King lauds Ali as 'a man for all seasons'
Muhammad Ali's former promoter Don King has hailed the late three-time world heavyweight champion as a "man for all seasons".
Ali passed away on Friday at the age of 74 following a lengthy battle against Parkinson's Disease, with septic shock named as the official cause of death.
Widely regarded as the greatest boxer of all time, Ali is also remembered for his humanitarian work and as a central figure in the civil rights movement in the United States in the 1960s.
He attracted both hate and admiration for his refusal to fight in the Vietnam War, which led to him being stripped of his title and sentenced to five years in prison - although his conviction was overturned on appeal.
Ali's three-year exile from the ring ended in 1970 and, although he lost a world title bout to Joe Frazier in 'The Fight of the Century', he avenged that loss in 1974 before going on to record a stunning upset of George Foreman in 'The Rumble in the Jungle' to recapture the WBC and WBA belts.
And it is the way Ali came back following his suspension that is King's abiding memory of Ali.
King told Omnisport: "The memory for me with Muhammad Ali, is the stand he took when they ostracized him and convicted him of draft-dodging and were slandering him, character-assassinating him, and he withstood it. Then - when the Supreme Court vindicated him - he turns around and goes 10 years later and knocks out George Foreman.
"It was total vindication, it was just as though the lapse of time didn't even count, it was like yesterday, today and tomorrow. Yesterday I lost the title to Joe Frazier, now today I won it back from George Foreman.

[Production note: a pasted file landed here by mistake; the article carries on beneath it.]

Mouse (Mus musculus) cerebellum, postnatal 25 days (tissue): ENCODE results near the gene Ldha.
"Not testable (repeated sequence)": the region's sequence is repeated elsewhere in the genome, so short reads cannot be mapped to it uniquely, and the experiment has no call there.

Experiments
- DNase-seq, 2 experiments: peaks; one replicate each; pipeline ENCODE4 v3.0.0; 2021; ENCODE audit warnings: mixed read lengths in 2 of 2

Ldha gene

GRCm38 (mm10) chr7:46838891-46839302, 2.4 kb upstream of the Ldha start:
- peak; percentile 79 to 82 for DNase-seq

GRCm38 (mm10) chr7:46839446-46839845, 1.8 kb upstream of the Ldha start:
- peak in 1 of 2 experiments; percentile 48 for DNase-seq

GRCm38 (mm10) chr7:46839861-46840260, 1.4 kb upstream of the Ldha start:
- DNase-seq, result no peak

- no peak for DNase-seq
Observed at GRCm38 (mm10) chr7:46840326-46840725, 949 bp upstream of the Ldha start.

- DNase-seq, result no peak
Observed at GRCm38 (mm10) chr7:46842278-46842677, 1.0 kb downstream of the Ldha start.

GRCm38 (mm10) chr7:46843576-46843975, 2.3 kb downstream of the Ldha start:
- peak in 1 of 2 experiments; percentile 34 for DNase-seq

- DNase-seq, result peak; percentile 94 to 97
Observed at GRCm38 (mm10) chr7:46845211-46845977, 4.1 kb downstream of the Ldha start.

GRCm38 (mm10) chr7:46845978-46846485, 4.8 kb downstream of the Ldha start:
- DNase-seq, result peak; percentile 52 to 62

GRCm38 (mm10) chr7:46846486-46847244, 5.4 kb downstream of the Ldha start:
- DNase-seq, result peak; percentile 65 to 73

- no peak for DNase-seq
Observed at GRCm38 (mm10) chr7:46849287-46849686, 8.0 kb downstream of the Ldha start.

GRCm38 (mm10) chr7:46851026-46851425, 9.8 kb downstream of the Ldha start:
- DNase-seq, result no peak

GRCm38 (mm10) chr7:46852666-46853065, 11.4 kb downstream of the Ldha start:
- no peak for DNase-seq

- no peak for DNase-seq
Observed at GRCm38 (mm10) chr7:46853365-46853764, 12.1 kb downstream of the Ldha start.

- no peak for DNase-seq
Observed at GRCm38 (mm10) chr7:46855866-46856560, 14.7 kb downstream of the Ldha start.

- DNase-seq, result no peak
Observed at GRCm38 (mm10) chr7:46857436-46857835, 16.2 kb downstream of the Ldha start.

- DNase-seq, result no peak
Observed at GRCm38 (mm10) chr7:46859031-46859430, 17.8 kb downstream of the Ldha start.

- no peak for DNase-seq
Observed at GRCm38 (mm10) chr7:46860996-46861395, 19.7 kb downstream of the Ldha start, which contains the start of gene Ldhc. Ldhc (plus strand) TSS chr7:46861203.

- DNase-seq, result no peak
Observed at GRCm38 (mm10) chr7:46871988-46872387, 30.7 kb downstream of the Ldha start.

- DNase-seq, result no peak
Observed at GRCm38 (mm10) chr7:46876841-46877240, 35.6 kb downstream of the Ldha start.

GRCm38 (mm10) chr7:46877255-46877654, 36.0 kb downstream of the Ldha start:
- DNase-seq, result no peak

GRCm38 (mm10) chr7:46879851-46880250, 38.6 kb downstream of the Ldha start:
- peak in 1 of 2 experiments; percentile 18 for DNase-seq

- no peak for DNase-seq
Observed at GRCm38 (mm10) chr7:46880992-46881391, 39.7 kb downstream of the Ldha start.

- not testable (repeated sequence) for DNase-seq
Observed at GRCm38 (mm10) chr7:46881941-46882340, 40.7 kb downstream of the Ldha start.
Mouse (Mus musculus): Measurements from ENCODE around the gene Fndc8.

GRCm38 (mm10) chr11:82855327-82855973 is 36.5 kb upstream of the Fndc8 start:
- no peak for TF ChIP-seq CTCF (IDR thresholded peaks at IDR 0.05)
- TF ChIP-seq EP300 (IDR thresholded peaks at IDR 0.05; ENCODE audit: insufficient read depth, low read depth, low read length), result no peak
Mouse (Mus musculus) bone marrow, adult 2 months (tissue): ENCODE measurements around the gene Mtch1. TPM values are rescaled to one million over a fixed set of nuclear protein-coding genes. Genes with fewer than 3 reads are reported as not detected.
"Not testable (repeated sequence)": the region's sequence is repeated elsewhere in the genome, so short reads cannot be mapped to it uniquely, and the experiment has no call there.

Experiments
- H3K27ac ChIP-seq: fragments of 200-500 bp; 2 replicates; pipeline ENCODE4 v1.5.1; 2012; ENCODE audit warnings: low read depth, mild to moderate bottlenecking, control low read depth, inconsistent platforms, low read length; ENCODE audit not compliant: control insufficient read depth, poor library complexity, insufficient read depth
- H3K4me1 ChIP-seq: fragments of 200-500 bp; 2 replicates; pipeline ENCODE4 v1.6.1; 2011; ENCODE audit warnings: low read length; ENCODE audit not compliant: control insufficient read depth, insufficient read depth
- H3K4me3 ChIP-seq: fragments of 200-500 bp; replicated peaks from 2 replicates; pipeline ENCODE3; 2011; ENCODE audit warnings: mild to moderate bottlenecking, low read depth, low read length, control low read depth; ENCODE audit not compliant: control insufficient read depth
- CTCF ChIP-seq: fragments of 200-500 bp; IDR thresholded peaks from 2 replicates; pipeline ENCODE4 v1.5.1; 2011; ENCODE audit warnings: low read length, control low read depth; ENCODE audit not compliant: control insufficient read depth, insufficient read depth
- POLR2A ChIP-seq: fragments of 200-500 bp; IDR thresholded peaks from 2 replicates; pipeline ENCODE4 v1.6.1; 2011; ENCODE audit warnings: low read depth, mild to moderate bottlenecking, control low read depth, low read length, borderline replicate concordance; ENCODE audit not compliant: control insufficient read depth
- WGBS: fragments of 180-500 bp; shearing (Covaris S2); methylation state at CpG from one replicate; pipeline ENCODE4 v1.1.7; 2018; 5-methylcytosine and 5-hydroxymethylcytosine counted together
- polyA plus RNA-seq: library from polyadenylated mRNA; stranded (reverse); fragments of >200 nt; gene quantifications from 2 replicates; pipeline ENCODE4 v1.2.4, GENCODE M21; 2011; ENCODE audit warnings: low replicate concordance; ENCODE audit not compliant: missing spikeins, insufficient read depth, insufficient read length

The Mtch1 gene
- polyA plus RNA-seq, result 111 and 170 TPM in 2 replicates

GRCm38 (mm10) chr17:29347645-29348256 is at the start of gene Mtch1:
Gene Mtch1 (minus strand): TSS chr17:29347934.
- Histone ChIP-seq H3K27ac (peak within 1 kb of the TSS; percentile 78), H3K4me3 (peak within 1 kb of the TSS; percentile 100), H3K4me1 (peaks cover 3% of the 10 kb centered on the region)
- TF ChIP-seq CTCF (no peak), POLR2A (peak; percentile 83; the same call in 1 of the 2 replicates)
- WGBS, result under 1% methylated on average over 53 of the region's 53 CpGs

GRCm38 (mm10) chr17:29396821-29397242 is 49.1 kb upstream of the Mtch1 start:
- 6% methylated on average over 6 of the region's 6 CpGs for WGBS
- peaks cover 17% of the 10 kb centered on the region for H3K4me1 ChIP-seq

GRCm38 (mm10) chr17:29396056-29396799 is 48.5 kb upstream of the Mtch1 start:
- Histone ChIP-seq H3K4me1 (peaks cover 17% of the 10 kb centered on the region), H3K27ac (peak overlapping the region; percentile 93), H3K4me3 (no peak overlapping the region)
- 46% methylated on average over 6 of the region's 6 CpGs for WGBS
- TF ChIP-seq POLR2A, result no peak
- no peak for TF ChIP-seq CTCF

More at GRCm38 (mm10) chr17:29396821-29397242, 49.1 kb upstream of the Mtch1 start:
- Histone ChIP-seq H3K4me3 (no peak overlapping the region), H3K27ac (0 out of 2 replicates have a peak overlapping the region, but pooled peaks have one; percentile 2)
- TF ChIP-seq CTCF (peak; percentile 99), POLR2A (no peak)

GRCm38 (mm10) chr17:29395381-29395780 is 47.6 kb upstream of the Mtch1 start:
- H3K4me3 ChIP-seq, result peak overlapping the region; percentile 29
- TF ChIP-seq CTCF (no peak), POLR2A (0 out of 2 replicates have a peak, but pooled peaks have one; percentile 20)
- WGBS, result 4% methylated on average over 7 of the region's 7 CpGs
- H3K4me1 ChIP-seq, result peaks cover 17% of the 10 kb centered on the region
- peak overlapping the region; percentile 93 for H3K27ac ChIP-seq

"He was a man for all seasons, everything he [did] - faith in people and the people's support - vindicated his action and saw him through.
"He was a promoter's dream because he would come up with all these slogans and write these poems and create the excitement of the event. He involved the people, he didn't do nothing without the people. Thank god he selected me to be his promoter.
"When they told me Ali had passed, I knew it only meant that his body - the house he lived in on earth - was closing down, his spirit never dies.
"Ali lives on, I'm celebrating his life and thanking god for blessing me with the honour of being a part of it. To share in that resistance and rejection of a system that makes wrong right and right wrong, that takes away people of colour's rights.
"[He] stood up to fight for people's rights, which enabled us all to be able to make the difference, when you stand up and be accountable and responsible for your actions and defy any of the opposition, with all the intimidation and fear to make you be subservient, to be submissive, to deal with what you know is wrong and take it like it's right, Ali didn't do that. I don't do that."